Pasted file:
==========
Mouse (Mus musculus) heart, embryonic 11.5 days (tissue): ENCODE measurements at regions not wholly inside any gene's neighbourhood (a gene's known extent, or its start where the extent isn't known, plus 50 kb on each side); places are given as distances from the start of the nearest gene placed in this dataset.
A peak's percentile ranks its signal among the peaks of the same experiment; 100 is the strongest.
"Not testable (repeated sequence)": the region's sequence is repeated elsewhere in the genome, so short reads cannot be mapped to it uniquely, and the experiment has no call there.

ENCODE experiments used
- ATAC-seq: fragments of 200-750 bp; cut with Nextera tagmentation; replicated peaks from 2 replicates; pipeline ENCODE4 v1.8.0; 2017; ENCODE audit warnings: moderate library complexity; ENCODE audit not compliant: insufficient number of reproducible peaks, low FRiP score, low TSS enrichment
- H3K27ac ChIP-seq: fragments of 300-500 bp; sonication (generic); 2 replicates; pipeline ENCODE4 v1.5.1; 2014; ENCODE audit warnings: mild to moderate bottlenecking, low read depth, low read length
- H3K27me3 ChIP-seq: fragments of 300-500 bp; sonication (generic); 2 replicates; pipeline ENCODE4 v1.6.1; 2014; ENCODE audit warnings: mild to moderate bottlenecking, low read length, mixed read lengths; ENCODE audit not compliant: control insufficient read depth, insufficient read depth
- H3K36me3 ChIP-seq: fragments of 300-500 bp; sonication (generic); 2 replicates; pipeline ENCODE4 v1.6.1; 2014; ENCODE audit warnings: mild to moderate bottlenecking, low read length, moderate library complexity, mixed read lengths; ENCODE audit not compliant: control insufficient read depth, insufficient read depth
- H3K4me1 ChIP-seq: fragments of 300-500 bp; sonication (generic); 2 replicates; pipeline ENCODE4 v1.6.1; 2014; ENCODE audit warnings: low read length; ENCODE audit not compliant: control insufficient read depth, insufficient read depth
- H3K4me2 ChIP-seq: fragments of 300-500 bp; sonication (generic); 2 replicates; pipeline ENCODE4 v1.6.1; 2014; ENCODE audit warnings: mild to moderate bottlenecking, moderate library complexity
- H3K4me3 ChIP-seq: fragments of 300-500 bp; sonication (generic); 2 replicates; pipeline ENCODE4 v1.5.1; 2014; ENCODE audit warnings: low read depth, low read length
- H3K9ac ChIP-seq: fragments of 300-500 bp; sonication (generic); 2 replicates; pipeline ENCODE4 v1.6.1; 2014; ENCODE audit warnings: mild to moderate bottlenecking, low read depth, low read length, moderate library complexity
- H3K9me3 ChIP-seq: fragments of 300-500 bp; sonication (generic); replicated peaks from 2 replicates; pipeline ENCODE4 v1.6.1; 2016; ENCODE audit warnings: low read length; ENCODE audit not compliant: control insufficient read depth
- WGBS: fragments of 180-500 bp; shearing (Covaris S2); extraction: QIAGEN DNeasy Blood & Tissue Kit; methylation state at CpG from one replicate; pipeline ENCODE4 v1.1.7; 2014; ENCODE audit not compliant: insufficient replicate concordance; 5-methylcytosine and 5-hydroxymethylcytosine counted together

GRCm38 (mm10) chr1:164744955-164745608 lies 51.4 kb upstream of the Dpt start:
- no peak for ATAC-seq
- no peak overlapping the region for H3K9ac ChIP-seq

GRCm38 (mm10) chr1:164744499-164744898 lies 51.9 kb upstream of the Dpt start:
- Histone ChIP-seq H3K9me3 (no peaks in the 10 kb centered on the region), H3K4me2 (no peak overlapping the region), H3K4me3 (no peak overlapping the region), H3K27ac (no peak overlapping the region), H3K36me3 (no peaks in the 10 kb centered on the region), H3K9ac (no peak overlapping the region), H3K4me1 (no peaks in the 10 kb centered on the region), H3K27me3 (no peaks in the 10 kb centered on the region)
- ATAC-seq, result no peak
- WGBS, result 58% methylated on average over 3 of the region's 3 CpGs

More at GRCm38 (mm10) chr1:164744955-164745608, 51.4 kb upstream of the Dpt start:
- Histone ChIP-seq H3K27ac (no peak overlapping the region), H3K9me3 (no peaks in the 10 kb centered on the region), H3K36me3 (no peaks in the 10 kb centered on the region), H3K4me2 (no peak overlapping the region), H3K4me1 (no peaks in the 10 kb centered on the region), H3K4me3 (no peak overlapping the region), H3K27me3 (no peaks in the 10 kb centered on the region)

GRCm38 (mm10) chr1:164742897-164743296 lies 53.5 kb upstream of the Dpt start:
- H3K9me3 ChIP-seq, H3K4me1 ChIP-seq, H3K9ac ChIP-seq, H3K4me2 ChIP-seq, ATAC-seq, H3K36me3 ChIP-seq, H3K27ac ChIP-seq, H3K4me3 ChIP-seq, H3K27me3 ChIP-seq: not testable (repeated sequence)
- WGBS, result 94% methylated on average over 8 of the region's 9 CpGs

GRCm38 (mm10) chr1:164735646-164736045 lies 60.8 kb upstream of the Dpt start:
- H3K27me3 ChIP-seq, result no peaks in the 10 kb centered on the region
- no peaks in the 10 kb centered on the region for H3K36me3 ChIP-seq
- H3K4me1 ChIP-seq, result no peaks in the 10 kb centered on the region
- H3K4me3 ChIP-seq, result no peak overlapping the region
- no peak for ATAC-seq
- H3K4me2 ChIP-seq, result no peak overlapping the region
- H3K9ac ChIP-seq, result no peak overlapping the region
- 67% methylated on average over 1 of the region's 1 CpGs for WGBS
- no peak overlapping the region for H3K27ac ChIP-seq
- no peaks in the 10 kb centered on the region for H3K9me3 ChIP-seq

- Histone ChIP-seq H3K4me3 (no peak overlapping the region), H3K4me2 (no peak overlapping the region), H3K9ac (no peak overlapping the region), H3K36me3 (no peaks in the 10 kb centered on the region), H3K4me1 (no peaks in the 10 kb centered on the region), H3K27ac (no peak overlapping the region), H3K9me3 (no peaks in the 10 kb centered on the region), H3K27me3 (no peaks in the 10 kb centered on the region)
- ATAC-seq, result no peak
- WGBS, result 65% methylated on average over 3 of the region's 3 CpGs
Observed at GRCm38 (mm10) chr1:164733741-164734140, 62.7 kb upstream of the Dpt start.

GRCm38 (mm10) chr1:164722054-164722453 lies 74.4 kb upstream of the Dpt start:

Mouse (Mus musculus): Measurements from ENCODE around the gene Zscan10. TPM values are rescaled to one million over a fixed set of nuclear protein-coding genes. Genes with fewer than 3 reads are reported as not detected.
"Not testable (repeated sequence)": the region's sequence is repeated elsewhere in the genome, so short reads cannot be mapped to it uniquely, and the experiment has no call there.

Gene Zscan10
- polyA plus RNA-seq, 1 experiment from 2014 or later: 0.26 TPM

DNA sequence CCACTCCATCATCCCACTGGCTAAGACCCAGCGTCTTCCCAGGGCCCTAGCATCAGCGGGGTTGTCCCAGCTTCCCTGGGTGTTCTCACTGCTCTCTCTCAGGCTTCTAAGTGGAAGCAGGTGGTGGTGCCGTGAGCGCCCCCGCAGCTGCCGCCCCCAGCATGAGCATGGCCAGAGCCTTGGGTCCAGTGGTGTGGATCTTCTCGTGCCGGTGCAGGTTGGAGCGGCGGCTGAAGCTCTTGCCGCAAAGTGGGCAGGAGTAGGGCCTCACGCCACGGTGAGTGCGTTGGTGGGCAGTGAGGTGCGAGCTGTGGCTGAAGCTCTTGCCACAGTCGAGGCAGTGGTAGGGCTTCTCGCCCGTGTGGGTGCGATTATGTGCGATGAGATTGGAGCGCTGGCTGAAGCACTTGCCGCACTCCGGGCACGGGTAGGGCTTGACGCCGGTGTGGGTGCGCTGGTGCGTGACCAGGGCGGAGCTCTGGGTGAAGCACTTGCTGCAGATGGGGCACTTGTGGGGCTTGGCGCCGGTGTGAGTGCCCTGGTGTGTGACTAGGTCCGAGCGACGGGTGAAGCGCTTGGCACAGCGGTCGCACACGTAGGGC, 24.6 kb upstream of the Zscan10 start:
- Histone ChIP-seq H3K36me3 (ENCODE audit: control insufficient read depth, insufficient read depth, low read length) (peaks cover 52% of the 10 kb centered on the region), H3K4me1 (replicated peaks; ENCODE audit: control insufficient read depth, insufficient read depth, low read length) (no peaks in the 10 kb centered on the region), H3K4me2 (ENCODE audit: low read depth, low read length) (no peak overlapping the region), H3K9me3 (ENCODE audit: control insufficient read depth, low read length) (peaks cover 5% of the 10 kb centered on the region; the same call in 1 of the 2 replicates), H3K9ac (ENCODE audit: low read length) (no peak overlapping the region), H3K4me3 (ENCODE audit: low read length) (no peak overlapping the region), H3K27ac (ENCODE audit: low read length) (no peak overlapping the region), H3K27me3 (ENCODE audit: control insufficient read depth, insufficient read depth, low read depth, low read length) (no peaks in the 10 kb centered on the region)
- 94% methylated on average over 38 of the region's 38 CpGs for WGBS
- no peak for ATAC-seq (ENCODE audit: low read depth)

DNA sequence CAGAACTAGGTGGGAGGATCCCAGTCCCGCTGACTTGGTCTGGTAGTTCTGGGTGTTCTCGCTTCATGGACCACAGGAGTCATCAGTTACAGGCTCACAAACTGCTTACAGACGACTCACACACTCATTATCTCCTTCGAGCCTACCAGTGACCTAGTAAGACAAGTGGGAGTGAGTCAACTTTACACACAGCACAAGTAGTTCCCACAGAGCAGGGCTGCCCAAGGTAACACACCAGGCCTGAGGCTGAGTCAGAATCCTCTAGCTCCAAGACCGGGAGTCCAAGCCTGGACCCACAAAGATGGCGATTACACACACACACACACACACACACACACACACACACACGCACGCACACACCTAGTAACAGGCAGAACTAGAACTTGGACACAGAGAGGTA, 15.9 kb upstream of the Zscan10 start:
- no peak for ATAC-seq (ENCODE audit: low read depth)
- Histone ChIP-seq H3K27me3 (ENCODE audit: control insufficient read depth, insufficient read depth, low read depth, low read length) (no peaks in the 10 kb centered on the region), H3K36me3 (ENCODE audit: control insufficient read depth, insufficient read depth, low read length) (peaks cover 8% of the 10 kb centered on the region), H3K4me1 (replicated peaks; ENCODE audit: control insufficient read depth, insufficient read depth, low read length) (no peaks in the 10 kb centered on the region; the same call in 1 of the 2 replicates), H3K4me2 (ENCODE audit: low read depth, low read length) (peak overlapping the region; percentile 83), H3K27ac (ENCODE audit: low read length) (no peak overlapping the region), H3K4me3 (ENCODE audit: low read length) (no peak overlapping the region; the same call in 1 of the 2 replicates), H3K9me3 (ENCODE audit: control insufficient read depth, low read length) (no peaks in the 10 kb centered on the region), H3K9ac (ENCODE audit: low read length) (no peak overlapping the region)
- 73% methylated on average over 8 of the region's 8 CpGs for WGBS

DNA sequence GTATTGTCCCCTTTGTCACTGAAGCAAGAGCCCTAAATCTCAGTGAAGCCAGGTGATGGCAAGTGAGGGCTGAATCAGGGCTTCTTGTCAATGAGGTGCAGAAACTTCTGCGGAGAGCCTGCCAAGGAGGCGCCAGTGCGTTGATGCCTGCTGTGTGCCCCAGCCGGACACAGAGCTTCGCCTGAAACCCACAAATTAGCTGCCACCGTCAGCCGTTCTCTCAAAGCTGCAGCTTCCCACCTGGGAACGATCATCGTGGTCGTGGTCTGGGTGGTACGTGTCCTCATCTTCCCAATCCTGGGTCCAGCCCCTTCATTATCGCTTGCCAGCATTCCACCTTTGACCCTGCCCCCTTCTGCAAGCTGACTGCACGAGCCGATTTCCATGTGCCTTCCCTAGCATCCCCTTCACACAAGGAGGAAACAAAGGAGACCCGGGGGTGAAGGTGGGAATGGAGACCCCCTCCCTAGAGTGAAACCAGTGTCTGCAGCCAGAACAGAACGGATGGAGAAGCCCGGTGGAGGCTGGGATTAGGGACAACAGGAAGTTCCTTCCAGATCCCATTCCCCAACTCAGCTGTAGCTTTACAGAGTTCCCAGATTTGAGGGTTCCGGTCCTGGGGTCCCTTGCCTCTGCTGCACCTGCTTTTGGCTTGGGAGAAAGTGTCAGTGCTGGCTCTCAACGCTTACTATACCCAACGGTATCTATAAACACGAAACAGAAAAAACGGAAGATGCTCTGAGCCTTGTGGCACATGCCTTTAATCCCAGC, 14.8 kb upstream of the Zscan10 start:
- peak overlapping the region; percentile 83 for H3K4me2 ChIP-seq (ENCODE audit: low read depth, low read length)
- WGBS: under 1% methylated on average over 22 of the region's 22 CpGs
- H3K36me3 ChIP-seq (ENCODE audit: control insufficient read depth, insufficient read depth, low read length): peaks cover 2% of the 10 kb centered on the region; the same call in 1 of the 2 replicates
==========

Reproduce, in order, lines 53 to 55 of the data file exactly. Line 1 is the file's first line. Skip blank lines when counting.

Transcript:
- Histone ChIP-seq H3K27me3 (ENCODE audit: control insufficient read depth, insufficient read depth, low read depth, low read length) (no peaks in the 10 kb centered on the region), H3K36me3 (ENCODE audit: control insufficient read depth, insufficient read depth, low read length) (peaks cover 8% of the 10 kb centered on the region), H3K4me1 (replicated peaks; ENCODE audit: control insufficient read depth, insufficient read depth, low read length) (no peaks in the 10 kb centered on the region; the same call in 1 of the 2 replicates), H3K4me2 (ENCODE audit: low read depth, low read length) (peak overlapping the region; percentile 83), H3K27ac (ENCODE audit: low read length) (no peak overlapping the region), H3K4me3 (ENCODE audit: low read length) (no peak overlapping the region; the same call in 1 of the 2 replicates), H3K9me3 (ENCODE audit: control insufficient read depth, low read length) (no peaks in the 10 kb centered on the region), H3K9ac (ENCODE audit: low read length) (no peak overlapping the region)
- 73% methylated on average over 8 of the region's 8 CpGs for WGBS

DNA sequence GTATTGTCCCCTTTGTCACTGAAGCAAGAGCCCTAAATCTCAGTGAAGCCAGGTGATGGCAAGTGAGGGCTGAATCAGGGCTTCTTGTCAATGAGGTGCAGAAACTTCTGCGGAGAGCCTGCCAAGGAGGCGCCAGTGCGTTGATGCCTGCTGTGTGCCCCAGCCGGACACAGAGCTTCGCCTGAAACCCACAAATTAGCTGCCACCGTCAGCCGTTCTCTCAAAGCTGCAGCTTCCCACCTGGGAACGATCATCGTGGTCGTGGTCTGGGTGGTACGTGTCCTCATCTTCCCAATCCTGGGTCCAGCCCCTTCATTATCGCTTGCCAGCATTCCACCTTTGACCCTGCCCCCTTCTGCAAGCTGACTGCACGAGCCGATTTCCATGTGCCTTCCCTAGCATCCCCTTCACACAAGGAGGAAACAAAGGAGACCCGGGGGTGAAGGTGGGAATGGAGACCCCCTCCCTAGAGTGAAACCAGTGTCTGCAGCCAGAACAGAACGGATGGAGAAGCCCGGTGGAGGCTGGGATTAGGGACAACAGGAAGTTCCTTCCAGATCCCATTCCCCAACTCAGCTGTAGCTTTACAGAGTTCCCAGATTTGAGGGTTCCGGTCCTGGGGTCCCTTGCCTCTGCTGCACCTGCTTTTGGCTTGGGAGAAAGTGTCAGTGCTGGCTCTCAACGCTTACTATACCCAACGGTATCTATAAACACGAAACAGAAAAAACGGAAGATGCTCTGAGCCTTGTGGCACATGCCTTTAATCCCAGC, 14.8 kb upstream of the Zscan10 start: